• Luke Kennard, Sophomore, Duke (19.5 PPG, 5.1 RPG, 48.9% FG, 43.8% 3FG). Duke’s turbulent season was well-documented from its first game until the final buzzer sounded in an NCAA Tournament upset loss to South Carolina. Kennard, however, was the one Blue Devil who never seemed impacted by all the surrounding chaos. The guard came into his own during his second season in Durham, becoming the team’s go-to scorer as well as a trusted distributor. Even with all the preseason hype surrounding junior guard Grayson Allen and Duke’s sterling freshman class, Blue Devils coach Mike Krzyzewski noted that he was not surprised Kennard emerged as the team’s star.
  • Malik Monk, Freshman, Kentucky (19.8 PPG, 45% FG, 39.7% 3FG). There may not have been a more fun player to watch this season than the Kentucky freshman guard. When Monk got going, there was hardly any defense that could stop him. This was never more evident than in his 47-point performance in a December win against North Carolina and 30-point second half explosion in a February home win over Florida. While Kentucky lost in the Elite Eight when North Carolina forward Luke Maye hit a jumper with under a second remaining, you should not forget that shot was only necessary because Monk had tied the contest with a difficult three-pointer just seconds earlier.
  • Dillon Brooks, Junior, Oregon (16.3 PPG, 49.6% FG, 41% 3FG). Oregon is headed to its first Final Four since the inaugural event way back in 1939. A major reason why the Ducks were able to advance to Phoenix was because Brooks developed into the Pac-12 Player of the Year. The junior’s scoring and the necessity for opponents to account for him on every offensive possession has created issues all season. It also should be noted how clutch Brooks has been, as he hit a buzzer-beating three-pointer to knock off previously undefeated UCLA to open conference play — will Brooks hit a game-changing shot in Phoenix? You should definitely tune in to find out.
  • Johnathan Motley, Junior, Baylor (17.3 PPG, 9.9 RPG, 52.1% FG). Every season a player emerges from relative obscurity to become one of the top players in the country, and this year’s honor goes to the Baylor big man. Motley’s numbers soared from 11.1 points and 5.1 rebounds per game as a sophomore to 17.3 points and 9.9 rebounds per contest as a junior. He had always owned the tools necessary to be a very productive player, but it was just a matter of consistency. As Baylor head coach Scott Drew noted, “At the beginning of his career he’d have some really good games, and he’d have some games where you’re like, ‘What happened?”

Third Team All-America

  • Monte’ Morris, Senior, Iowa State (16.4 PPG, 6.2 APG, 46.5% FG). Morris was the main event for an Iowa State squad that surpassed preseason expectations on its way to a second place regular season finish in the Big 12 and a conference tournament title. While Morris upped his scoring from 13.8 to 16.4 points per game, his most impressive accomplishment was that he led the country in assist-to-turnover ratio (5.2) for the third consecutive season.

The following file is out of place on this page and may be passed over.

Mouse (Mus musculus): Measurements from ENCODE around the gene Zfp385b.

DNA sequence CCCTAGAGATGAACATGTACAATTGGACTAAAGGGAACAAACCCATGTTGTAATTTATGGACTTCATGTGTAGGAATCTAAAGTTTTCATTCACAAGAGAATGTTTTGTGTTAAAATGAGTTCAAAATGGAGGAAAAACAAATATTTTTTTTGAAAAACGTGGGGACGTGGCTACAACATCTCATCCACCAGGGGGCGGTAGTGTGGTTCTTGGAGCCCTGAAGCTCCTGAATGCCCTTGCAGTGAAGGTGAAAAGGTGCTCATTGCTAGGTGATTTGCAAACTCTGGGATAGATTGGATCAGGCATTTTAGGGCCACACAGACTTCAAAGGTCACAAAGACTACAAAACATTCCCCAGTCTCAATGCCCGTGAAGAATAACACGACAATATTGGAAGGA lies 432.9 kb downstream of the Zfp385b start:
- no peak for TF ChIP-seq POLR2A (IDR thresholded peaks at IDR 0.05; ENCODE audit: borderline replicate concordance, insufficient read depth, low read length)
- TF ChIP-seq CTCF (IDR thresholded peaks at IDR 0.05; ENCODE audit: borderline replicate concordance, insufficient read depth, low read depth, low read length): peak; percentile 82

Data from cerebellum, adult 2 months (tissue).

• Sindarius Thornwell, Senior, South Carolina (21.6 PPG, 7.2 RPG, 2.2 SPG, 44.7% FG). South Carolina has become the Cinderella story of this March as it has improbably advanced from a curious #7 seed to the Final Four. The Gamecock leading that charge has been Thornwell, as the SEC Player of the Year is averaging 25.8 points and 7.5 rebounds per game during the run. Thornwell has also been a major component of the suffocating South Carolina defense, frustrating opponents on the perimeter during all four victories.
  • Markelle Fultz, Freshman, Washington (23.2 PPG, 5.9 APG, 5.7 RPG, 47.6% FG). Much like Ben Simmons last season at LSU, Fultz turned in a great freshman season for a team that had no chance of making the NCAA Tournament. Even with Washington’s copious struggles on the floor, Fultz showed why he is considered one of the top prospects in this summer’s NBA Draft. His lone season at Washington did not turn out the way he wanted, but Fultz expressed no regrets when declaring for the NBA, by acknowledging, “I’m always going to be a Husky for life.”
  • Josh Jackson, Freshman, Kansas (16.3 PPG, 7.4 RPG, 51.3% FG). There was good reason for some to take pause regarding Jackson in the preseason, as Kansas has had mixed results with its high-level one-and-done players. Jackson showed early, however, that there was no reason for that pause. He quickly developed into a reliable right-hand man for Frank Mason on the offensive end of the court and became a scary defensive experience for his opponents. Jackson’s 5.1 percent block rate and 3.1 percent steal rate ranks far above the nine wing players taken in the top 10 of the NBA Draft over the last five years.
  • Bonzie Colson, Junior, Notre Dame (17.8 PPG, 10.1 RPG, 52.6% FG). Colson excelled this season as one of the most unique players in the country, standing at just 6’5″ but leading the ACC in rebounding and 19 double-doubles. The junior forward was more than just a rugged force, however, as he shot 40 percent from three-point range and recorded the third-lowest turnover percentage in the conference. Irish head coach Mike Brey believed Colson’s energy helped his teammates contribute to another successful season in South Bend, noting, “The nose for the ball and the edge that he plays with gives the rest of our group a lot of confidence.”

Honorable Mention: Jawun Evans, Oklahoma State; Ethan Happ, Wisconsin; John Collins, Wake Forest; Derrick Walton Jr., Michigan; Lauri Markkanen, Arizona; Jock Landale, Saint Mary’s.

WCarey (318 Posts)